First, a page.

#1

So I'm having some issues solving this physics problem dealing with motion in multiple dimensions.

A 2.00-m-tall basketball player wants to make a goal from 10.0 m from the basket. If he shoots the ball at a 45 degree angle, at what initial speed must he throw the basketball so that it goes thought he hoop without striking the backboard. The hoop is 3.05 m high.

I haven't done much complicated physics yet. All I've done so far are the basic equations of motion: v = v0 + a t, x = v0 t + 1/2 a t^2, v^2 = v0^2 + 2 a x, that kind of stuff. In terms of trigonometry, I don't use anything but the basic sin, cos, tan stuff.

A 2.00-m-tall basketball player wants to make a goal from 10.0 m from the basket. If he shoots the ball at a 45 degree angle, at what initial speed must he throw the basketball so that it goes thought he hoop without striking the backboard. The hoop is 3.05 m high.

I haven't done much complicated physics yet. All I've done so far are the basic equations of motion: v = v0 + a t, x = v0 t + 1/2 a t^2, v^2 = v0^2 + 2 a x, that kind of stuff. In terms of trigonometry, I don't use anything but the basic sin, cos, tan stuff.

*Last edited by LiquidTension99 at Sep 29, 2008,*

#2

and thats all you need, seeing as the ball should travel in a perfect arc (in theory). and you already know the slope at one point, and the predicted slope at the other, so it shouldn't be that hard.

#3

and thats all you need, seeing as the ball should travel in a perfect arc (in theory). and you already know the slope at one point, and the predicted slope at the other, so it shouldn't be that hard.

Well I believe you when you say that I have all that I need, but I've never talked about the slope of the shot or whatever. Just stuff relating to speed, acceleration, time, and distance. Maybe that's what you mean, but I need some clarification. I know it's not super-advanced, I sort of just don't know where to start on this one.

#4

ill get my old yr 12 physics book and get back to you

#5

a= acceleration

u= initial velocity

s= displacement

t= time

displacement in x direction = 10

displacement in y direction = 3.05-2 = 1.05

initial velocity in x direction = u cos45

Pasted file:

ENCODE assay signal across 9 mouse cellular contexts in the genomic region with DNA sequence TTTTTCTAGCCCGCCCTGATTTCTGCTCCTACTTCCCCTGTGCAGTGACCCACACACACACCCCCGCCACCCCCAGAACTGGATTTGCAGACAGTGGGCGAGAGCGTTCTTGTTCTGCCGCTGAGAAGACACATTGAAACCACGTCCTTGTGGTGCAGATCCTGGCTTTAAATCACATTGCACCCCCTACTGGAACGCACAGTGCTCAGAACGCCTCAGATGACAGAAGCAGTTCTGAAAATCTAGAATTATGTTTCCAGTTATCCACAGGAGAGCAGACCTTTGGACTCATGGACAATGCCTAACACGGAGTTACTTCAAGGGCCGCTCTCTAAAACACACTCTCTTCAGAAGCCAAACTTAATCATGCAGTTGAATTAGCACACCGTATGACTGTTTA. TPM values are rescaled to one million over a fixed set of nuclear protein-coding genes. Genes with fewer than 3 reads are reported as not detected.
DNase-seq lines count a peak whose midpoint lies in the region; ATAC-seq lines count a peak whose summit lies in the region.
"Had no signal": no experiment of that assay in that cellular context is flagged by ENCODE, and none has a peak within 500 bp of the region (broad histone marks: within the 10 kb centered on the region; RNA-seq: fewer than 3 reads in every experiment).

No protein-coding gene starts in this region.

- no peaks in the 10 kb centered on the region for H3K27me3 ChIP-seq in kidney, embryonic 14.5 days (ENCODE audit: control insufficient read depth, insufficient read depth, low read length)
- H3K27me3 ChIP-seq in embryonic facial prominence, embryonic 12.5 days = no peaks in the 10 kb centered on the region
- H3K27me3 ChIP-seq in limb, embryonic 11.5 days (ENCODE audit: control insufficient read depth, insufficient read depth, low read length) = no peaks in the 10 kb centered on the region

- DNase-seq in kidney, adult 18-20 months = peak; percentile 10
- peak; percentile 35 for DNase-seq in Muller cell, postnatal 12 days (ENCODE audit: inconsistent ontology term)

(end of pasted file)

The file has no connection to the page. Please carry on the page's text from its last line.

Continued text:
initial velocity in y direction = u sin45 = u cos(90-45) = u cos 45

using s = ut + 0.5at^2,

in x direction: 10 = (u cos45)(t) + 0.5(0)(t^2) ...Eqn 1

in y direction: 1.05 = (u cos45)(t) + 0.5(-9.81)(t^2) ...Eqn 2

Eqn 1 - Eqn 2,

10-1.05 = -(-4.905)(t^2)

t = 1.351

sub t = 1.351 into Eqn 1,

u cos45 = 7.402

u = 10.468

I think its right.. would someone double check?

u= initial velocity

s= displacement

t= time

displacement in x direction = 10

displacement in y direction = 3.05-2 = 1.05

initial velocity in x direction = u cos45

initial velocity in y direction = u sin45 = u cos(90-45) = u cos 45

using s = ut + 0.5at^2,

in x direction: 10 = (u cos45)(t) + 0.5(0)(t^2) ...Eqn 1

in y direction: 1.05 = (u cos45)(t) + 0.5(-9.81)(t^2) ...Eqn 2

Eqn 1 - Eqn 2,

10-1.05 = -(-4.905)(t^2)

t = 1.351

sub t = 1.351 into Eqn 1,

u cos45 = 7.402

u = 10.468

I think its right.. would someone double check?

#6

i believe that is correct ^^^

edit: nice work btw dude

edit: nice work btw dude

*Last edited by boj at Sep 30, 2008,*

#7

beat me to ita= acceleration

u= initial velocity

s= displacement

t= time

displacement in x direction = 10

displacement in y direction = 3.05-2 = 1.05

initial velocity in x direction = u cos45

initial velocity in y direction = u sin45 = u cos(90-45) = u cos 45

using s = ut + 0.5at^2,

in x direction: 10 = (u cos45)(t) + 0.5(0)(t^2) ...Eqn 1

in y direction: 1.05 = (u cos45)(t) + 0.5(-9.81)(t^2) ...Eqn 2

Eqn 1 - Eqn 2,

10-1.05 = -(-4.905)(t^2)

t = 1.351

sub t = 1.351 into Eqn 1,

u cos45 = 7.402

u = 10.468

I think its right.. would someone double check?

#8

i believe that is correct ^^^

edit: nice work btw dude

Haha thanks man